However, the men's Premiership is still seeking an end to their current season - they are looking to restart their games in late summer.

Spencer has said while the two competitions are run by different governing bodies, the difference of treatment between men's and women's rugby shows how far the female game has to go.

"Firstly, the women's Premiership is governed and run by the Rugby Football Union so they can have that control over it and make decisions.

"Whereas, the men's Premiership is external to that and it is run separately, has huge TV rights, sponsorships and other stake holders involved so it's a much more complex process.  

"I guess the difference [in treatment] marks we are still a way to go in women's sport, we are still way behind them!

"It was obviously a difficult decision to make but looking where we are now, in May, it was the right one and making an early decision allows people to make decisions for the future.

“It's just such a shame for Richmond and Firwood Waterloo to have finished their Premiership era without playing on the pitch.”

The two teams dropped out of the Premier 15s following a re-tendering process that saw Exeter Chiefs and Sale Sharks take their place for the next three-year cycle of the league.

Spencer reflected on how sad it is the two sides couldn't say goodbye to the league in their own time.

"It would have meant a huge amount to them [to finish the season]. Both clubs are long-time servants of the women's game.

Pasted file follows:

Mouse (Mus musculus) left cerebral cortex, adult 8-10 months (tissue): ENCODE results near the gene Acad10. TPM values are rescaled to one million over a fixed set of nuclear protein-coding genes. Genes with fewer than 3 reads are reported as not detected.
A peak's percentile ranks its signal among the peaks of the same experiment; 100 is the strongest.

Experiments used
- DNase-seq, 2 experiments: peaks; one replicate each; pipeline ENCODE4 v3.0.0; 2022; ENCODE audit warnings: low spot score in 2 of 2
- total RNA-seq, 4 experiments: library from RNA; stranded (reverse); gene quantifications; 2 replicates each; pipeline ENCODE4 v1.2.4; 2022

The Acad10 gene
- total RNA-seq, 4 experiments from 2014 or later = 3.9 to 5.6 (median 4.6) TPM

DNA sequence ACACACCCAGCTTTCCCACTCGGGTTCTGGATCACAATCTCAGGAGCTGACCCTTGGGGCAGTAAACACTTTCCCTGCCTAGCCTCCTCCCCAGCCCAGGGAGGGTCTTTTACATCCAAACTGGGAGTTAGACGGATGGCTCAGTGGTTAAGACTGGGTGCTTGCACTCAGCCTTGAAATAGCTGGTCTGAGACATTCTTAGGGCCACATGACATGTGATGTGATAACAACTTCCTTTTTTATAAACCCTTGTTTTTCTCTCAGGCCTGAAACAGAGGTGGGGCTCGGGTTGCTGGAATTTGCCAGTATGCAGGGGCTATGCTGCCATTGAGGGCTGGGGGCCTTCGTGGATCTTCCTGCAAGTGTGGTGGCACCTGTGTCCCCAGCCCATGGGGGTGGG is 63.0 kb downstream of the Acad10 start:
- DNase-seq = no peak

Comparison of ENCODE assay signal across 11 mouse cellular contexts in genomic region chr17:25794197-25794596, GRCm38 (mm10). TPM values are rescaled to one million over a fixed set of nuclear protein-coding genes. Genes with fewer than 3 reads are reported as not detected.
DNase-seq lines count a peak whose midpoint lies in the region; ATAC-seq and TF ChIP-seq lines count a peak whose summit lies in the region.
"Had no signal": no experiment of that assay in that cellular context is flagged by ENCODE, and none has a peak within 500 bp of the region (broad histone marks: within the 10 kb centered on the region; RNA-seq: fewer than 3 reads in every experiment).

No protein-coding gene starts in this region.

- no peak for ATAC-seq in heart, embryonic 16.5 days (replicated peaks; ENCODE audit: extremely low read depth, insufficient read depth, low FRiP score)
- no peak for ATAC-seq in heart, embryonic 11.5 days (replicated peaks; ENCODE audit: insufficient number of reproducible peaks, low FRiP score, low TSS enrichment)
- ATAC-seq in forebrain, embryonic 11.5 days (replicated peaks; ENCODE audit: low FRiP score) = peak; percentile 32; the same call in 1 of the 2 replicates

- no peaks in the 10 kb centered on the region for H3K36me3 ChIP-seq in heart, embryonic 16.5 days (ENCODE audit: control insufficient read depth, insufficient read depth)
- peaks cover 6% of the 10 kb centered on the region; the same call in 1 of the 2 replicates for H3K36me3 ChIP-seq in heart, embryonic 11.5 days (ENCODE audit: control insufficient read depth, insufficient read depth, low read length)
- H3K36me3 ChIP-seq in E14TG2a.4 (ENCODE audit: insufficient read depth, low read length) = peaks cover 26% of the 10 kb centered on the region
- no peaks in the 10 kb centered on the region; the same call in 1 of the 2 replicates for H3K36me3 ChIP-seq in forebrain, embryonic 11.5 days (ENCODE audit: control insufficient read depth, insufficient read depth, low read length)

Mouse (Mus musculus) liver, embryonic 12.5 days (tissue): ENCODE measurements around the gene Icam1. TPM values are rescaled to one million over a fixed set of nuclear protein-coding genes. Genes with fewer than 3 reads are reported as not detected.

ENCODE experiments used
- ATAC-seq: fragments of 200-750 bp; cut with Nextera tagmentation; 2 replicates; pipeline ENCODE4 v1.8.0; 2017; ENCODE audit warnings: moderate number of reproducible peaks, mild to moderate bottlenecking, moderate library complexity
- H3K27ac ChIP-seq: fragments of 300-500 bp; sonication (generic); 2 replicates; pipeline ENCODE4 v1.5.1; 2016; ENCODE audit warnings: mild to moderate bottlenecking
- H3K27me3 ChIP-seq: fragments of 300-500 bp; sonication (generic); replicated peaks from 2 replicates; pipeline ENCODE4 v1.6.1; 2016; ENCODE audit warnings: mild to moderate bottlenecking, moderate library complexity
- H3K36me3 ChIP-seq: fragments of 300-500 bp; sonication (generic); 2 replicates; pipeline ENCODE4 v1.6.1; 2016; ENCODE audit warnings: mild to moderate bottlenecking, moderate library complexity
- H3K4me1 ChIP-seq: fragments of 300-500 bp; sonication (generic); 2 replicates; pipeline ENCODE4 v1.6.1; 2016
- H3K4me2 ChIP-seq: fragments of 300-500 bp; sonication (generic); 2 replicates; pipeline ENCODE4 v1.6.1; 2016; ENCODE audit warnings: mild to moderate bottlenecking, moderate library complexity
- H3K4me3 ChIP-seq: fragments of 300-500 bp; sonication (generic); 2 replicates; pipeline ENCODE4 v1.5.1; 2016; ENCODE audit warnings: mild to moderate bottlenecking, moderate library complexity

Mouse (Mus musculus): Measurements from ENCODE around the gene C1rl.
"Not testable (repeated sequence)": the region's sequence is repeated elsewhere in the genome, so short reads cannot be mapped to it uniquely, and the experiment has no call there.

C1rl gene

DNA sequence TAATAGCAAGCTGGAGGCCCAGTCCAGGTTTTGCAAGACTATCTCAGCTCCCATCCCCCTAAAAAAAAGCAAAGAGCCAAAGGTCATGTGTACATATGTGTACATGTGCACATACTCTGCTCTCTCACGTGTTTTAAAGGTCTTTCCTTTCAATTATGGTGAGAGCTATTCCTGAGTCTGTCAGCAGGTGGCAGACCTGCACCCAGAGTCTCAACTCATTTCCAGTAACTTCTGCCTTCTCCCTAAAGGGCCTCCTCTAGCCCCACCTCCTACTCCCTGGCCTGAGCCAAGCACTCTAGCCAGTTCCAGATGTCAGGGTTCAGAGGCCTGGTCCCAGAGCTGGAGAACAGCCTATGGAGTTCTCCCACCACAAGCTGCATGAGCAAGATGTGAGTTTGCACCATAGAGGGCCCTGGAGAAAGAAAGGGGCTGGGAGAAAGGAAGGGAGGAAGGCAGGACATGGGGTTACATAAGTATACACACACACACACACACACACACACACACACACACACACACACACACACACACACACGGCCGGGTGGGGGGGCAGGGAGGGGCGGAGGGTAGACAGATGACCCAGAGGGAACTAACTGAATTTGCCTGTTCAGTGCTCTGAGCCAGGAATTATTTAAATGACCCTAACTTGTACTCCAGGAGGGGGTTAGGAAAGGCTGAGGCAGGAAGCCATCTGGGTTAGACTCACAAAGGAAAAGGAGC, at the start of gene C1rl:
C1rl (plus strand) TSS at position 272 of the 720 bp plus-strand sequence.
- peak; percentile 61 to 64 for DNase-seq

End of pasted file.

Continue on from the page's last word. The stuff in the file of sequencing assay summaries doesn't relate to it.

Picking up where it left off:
"Richmond have been in the Premiership forever, they're a very successful club and have ran three teams in the past. 

"Waterloo took years and years to work their way up to the Premiership. But for the players themselves, if they knew they were going to be removed from the Premiership, they would have wanted to go out and give everything in those last few games.

“And actually when you know the fate of your season already it can unleash some flare on the pitch as you're playing without pressure, so it is a real shame for those players. 

"I'm sure some will stay with their clubs [but] some would have wanted to prove themselves on the pitch to go to other clubs so it's a real shame, for coaching staff as well.”

Looking ahead, Spencer said there things she would change,for instance - an independent Six Nations tournament.

It has been proposed that the women's competition will be moved to another time in the calendar but, due to the pandemic, the change is one we may see in a few years, according to Spencer.

"There's so many rumours and unknowns at the moment. My take on the Women's Six Nations is that we are in the shadows of the men and we need to go out on our own. We either need to be fully integrated or completely separate. 

"There has been an increase in numbers of spectators and viewers [in the women's competition] but we are far away from where we need to be, so I'm probably in favour of moving the women's tournament.  

"It means general rugby media can access it much more easily than when they play on the same dates as men. So I think I am in favour of it but it depends on what is happening with the men's. 

"With moving the women's I presume that was to get it separate from the men's, but if they do move the men's [next year due to the pandemic] you'd think they wouldn't move it to the same time in the calendar. But there's so many challenges coming up with competitions and how they can do that. 

“There's also talk of the next Six Nations being under threat so they do have to look at a different road map for now and then make a more permanent model from 2022 onwards.”